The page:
The refugee crisis must not be forgotten in this general election.

When the image of 3 year-old Alan Kurdi washed up on the beach went viral in 2015, there was an outpouring of emotional compassion for the suffering of millions.

That compassion has not manifested itself in tangible policy action as much as it could do. The refugee crisis remains one of the great humanitarian crises of our day, with the United Nations reporting that 65.3 million people are currently displaced, but it has fallen off the priority list as Brexit has begun to dominate the news cycle.

Why should we care as Christians? We have a duty to not forget the most vulnerable in the run up to this general election. Leviticus 19 provides one of many Biblical texts which mandates us to care for the foreigner and the refugee:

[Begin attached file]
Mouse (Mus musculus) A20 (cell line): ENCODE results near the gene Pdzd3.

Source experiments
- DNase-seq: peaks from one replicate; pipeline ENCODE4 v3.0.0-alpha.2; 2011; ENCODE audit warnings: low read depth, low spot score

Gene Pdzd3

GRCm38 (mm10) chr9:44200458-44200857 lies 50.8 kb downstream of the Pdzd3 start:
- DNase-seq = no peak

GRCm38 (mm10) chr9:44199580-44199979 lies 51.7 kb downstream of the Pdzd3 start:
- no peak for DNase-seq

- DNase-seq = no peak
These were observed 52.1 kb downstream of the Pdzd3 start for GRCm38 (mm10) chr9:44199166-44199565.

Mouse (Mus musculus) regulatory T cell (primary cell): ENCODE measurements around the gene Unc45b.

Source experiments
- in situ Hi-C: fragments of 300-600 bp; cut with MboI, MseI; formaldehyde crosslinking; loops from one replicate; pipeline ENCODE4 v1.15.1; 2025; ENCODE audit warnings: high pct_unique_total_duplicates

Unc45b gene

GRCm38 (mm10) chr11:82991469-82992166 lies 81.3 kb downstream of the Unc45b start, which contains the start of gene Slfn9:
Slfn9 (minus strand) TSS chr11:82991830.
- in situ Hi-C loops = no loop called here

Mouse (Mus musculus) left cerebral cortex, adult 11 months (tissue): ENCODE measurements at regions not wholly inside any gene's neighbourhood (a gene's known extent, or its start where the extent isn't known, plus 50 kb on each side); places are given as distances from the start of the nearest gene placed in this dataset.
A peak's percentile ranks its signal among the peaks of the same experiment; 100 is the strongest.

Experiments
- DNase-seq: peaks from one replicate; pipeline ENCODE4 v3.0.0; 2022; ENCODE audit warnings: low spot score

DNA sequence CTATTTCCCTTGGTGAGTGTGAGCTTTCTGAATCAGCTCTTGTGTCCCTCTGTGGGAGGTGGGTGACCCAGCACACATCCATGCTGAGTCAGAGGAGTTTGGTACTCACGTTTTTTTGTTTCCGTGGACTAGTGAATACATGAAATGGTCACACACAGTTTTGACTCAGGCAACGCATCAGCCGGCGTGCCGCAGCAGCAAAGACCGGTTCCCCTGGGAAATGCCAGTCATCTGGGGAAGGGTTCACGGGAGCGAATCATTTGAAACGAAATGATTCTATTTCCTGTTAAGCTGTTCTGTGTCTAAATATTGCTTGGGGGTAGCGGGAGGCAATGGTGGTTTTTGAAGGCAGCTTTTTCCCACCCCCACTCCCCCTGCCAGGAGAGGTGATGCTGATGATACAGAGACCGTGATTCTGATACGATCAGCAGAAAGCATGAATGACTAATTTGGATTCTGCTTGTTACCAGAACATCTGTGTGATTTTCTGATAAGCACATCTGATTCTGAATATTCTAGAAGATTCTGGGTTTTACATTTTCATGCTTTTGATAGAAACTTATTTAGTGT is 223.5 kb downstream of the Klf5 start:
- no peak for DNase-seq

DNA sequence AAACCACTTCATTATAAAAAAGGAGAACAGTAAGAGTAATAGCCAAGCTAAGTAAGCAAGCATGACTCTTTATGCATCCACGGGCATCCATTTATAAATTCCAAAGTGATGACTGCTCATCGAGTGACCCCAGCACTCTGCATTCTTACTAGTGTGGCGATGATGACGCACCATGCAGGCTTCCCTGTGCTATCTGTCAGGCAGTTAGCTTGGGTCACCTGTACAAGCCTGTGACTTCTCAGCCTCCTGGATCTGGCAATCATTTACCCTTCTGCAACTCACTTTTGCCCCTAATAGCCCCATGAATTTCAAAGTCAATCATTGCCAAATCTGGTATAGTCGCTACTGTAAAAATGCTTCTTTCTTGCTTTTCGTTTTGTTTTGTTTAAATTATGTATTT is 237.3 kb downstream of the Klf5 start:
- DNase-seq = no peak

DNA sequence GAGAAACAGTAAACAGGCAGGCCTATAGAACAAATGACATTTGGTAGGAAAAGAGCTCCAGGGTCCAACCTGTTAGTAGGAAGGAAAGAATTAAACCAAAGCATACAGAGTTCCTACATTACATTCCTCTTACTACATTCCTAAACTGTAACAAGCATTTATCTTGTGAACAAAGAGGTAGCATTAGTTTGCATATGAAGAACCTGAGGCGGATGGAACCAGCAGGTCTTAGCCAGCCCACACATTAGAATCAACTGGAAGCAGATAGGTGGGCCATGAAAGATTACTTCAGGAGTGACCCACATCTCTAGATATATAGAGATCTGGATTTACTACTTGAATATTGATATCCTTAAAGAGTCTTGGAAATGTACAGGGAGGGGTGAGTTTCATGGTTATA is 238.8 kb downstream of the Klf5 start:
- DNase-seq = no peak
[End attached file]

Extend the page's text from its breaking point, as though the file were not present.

“When a foreigner resides among you in your land, do not mistreat them. The foreigner residing among you must be treated as your native-born. Love them as yourself, for you were foreigners in Egypt.”

In Matthew 25, Jesus says:

“The King will reply, ‘Truly I tell you, whatever you did for one of the least of these brothers and sisters of mine, you did for me.’” (Matthew 25:40)

There is an unambiguous mandate for Christians to care for refugees and it must be a priority in the upcoming election given the horrific circumstances people are fleeing from, whether that is war-torn Syria or torture in Eritrea.

But what of the threats that refugees potentially pose? Certainly it is vital that refugee welcome does not inadvertently create ghettos which spawn radicalism, but such fears are vastly overstated. Refugees are people fleeing violence, they are not its natural instigators. Radicalism is more likely to prosper if they are left to languish in suffering than if we embrace a more welcoming policy.

Archbishop Welby was right when he said, “Refugees, like all people, are treasured human beings made in the image of God who deserve safety, freedom and the opportunity to flourish.”

When we get to the ballot box, let’s not forget their plight.